- Consumer Rights: Another expected but potentially impactful inclusion is the concept of consumer rights. This includes the rights to request confirmation whether a controller is processing their personal data, correction of inaccuracies, deletion, obtaining copies or access to the data, and opting out of processes such as targeted advertising, data sales, and certain types of profiling. Responses must be made "without undue delay" and in the latest 45 days. The CDPA also requires that a mechanism for appealing a refusal which must be clearly and inconspicuously posted along with instructions for lodging a complaint to the Attorney General. The law allows for exception flexibility here where the data can be de-identified, and even scrubbed under the less conservative definition of pseudonymized.
- Sensitive Data and Consent: Like the GDPR, and unlike CCPA, the Virginia law includes a definition for sensitive data which is a subset of personal data including anything revealing things such racial and ethnic origin, religious beliefs, health diagnoses, sexual orientation, citizenship or immigration status, genetic data, biometric data, and precise geolocation. This also includes any personal data collected from a known child. Organizations need to identify where such data is processed as it requires the individuals consent as well as the documentation of a data protection assessment. The standard for consent under the CDPA is "a clear affirmative act signifying a consumer's freely given, specific, informed, and unambiguous agreement to process personal data relating to the consumer." Read that as NO assumed consent (e.g. "by proceeding you give your consent") and no pre-ticked check boxes. Organizations will need mechanisms in place to track consent, particularly parental consent for those under 13. Existing parental consent processes are sufficient so long as they are aligned with COPPA.
- Data Minimization and Security: The CDPA requires organizations only process personal data which is "Adequate, relevant, and limited to what is necessary in relation to the specific purposes". Organizations will need to evaluate whether the information they collect is strictly necessary to achieve the business purpose and not retain such information longer than necessary for business or legal purposes. Like other privacy laws, personal data must be protected with what the CDPA refers to only as "reasonable administrative, technical, and physical" measures. As expected, there are no standards established to what is reasonable security. Privacy and information security teams will need to collaborate and document the existing cyber risk management frameworks (e.g. NIST, ISO, CIS Top 20, etc.) and process for reviewing the controls applied and accountability for ongoing evaluation and maintenance of those controls.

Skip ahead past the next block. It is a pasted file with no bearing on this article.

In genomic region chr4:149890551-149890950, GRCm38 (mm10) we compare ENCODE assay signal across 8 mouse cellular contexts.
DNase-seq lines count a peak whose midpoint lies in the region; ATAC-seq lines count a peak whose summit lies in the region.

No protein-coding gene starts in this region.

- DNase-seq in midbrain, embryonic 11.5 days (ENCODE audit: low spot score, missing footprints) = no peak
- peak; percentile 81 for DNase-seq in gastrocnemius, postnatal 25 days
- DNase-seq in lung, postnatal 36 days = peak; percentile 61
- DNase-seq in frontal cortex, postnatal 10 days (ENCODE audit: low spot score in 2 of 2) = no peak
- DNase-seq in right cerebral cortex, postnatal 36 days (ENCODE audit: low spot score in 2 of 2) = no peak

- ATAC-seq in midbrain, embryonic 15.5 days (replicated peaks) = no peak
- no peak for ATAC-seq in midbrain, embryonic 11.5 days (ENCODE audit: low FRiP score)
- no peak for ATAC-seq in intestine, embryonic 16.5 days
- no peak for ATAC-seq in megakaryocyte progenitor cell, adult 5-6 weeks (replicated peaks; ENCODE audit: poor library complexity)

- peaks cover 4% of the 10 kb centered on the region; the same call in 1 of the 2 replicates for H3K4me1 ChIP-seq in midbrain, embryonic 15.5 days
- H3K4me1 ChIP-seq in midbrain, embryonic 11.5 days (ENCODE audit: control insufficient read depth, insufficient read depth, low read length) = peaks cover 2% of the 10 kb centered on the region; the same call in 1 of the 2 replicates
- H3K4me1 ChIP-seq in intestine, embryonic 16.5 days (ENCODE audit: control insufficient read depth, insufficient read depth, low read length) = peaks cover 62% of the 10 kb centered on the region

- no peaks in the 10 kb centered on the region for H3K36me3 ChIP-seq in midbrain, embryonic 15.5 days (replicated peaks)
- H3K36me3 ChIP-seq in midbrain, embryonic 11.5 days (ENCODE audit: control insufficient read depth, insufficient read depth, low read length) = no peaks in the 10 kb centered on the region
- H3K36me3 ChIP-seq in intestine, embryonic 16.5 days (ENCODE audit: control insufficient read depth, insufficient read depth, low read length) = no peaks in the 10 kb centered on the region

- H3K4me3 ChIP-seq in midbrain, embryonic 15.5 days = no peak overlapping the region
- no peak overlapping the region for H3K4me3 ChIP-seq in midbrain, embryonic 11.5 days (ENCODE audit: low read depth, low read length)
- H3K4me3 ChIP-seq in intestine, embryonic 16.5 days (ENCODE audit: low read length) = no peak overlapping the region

- Third Party Management: The CDPA borrows on the GDPR's terms for delineating between controllers who determine the means and purpose of the processing and processors who strictly access and use the information under direction of the controller. The CDPA requires contracts between controllers and processors to clearly set forth the instruction for processing the data, ensure that the data is subject to confidentiality, require processors to return or delete data upon instruction from the controller, require processors to provide demonstrations of compliance, and in some cases allow the controller to conduct an audit of their programs. Controllers will need to evaluate their third-party relationships, categorize them based on the type of personal data they collect, update contracts with processors as necessary, and potentially enhance processes for vendor due diligence not only leading up to new vendor on-boarding, but also through on-going monitoring across the vendor lifecycle. For processors, it will be important to develop documentation which can support statements on compliance and reduce the friction for drawn-out audits.
Fines and Enforcement
As for the usual scare tactics, the CDPA does not include the private right of action even for cases of a breach. The Attorney General may initiate actions and fines of $7,500 per violation, which we can expect to be interpreted as instances where a single act (e.g. an inaccurate privacy notice) may result in multiple individual violations. The CDPA also creates the Consumer Privacy Fund where such fines will be credited and used to support the work of the Attorney General in enforcing the law.
What to do next?
Depending on how much an organization has or has not done previously for GDPR and CCPA, your impact may vary. At a minimum, organizations should begin with the following activities to kickoff the compliance roadmap:
- Develop a framework for compliance and controls and map Virginia obligations to other laws such as the GDPR and CCPA.
- Review, update, or create an inventory of personal data processing activities, assets, and vendors which includes a process to identify sensitive personal data.
- Extend or implement a process for conducting data protection assessments.
Originally Published on Linkedin.com - February 24, 2021.